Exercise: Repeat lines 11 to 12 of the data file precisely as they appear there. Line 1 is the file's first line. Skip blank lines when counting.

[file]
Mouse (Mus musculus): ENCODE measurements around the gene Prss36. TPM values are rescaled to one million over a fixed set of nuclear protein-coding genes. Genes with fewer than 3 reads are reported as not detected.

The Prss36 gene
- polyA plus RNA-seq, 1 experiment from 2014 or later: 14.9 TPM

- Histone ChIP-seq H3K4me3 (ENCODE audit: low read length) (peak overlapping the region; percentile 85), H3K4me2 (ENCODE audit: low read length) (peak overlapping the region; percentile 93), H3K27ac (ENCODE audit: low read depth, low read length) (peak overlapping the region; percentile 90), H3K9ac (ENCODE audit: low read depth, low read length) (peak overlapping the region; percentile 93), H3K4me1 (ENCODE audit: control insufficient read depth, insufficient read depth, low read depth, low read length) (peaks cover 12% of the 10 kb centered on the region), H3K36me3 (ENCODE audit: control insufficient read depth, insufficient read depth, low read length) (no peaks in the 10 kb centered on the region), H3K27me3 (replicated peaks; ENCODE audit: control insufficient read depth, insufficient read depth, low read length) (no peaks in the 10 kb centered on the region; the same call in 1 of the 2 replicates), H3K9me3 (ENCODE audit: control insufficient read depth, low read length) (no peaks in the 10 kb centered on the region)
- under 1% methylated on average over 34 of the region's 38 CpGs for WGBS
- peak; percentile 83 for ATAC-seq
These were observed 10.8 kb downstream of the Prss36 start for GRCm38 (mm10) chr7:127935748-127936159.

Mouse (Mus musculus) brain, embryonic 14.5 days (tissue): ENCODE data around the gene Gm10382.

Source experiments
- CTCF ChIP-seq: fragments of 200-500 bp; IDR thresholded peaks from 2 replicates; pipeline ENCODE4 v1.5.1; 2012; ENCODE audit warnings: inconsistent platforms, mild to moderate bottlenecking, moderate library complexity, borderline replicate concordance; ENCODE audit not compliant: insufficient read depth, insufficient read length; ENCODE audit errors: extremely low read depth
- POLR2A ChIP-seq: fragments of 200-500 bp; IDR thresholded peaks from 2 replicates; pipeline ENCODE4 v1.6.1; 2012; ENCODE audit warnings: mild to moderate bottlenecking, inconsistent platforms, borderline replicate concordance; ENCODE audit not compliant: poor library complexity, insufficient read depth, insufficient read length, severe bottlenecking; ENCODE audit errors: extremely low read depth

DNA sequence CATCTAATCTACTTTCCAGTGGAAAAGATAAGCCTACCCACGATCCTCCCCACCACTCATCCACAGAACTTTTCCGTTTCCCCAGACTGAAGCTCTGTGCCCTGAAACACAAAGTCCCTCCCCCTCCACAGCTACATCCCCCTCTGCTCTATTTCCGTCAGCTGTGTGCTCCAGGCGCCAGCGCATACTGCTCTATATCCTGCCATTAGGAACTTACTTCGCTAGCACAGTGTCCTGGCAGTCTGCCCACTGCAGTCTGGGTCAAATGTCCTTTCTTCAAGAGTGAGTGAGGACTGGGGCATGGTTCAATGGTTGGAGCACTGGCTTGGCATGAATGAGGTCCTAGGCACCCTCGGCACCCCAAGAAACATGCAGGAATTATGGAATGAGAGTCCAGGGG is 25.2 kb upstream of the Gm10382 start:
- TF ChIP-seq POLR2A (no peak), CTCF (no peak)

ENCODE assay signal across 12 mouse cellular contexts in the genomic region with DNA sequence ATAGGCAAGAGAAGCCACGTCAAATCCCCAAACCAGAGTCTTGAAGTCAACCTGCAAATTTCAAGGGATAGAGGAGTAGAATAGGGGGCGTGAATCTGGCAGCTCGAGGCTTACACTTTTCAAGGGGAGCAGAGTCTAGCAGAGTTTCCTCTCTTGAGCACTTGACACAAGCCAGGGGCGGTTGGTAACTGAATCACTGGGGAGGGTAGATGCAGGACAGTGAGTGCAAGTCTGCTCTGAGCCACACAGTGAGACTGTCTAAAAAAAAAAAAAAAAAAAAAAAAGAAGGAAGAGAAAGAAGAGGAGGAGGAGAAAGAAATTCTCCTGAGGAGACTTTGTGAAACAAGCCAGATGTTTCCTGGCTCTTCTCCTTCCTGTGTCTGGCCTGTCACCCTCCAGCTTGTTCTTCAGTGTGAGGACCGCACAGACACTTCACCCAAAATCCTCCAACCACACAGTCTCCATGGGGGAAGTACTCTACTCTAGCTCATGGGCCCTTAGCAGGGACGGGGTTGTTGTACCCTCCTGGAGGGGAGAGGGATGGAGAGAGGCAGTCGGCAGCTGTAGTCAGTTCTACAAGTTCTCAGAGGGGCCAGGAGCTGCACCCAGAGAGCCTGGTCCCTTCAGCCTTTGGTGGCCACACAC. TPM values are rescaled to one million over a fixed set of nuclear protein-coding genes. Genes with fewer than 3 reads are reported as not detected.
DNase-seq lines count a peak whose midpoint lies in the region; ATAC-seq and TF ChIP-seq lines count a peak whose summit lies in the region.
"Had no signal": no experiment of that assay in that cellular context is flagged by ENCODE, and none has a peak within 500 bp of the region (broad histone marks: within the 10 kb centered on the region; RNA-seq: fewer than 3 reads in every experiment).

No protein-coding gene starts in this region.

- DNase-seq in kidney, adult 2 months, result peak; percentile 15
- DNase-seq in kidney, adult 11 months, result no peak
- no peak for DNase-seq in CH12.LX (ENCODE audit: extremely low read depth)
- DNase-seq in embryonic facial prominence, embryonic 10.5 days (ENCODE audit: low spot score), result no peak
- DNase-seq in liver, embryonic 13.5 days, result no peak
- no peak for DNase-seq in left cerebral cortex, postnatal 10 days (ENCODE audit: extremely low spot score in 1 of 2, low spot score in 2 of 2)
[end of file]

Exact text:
- POLR2A ChIP-seq: fragments of 200-500 bp; IDR thresholded peaks from 2 replicates; pipeline ENCODE4 v1.6.1; 2012; ENCODE audit warnings: mild to moderate bottlenecking, inconsistent platforms, borderline replicate concordance; ENCODE audit not compliant: poor library complexity, insufficient read depth, insufficient read length, severe bottlenecking; ENCODE audit errors: extremely low read depth

DNA sequence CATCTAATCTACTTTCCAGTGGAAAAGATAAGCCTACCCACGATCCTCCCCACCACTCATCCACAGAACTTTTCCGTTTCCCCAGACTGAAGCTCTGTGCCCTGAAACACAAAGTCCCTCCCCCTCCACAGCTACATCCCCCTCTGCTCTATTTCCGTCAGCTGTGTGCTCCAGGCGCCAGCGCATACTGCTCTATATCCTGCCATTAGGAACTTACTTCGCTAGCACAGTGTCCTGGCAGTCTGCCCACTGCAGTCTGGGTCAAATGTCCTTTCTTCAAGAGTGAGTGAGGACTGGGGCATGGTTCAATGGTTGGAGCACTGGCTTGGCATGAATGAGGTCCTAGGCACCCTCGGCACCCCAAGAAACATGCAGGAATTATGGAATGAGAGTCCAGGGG is 25.2 kb upstream of the Gm10382 start: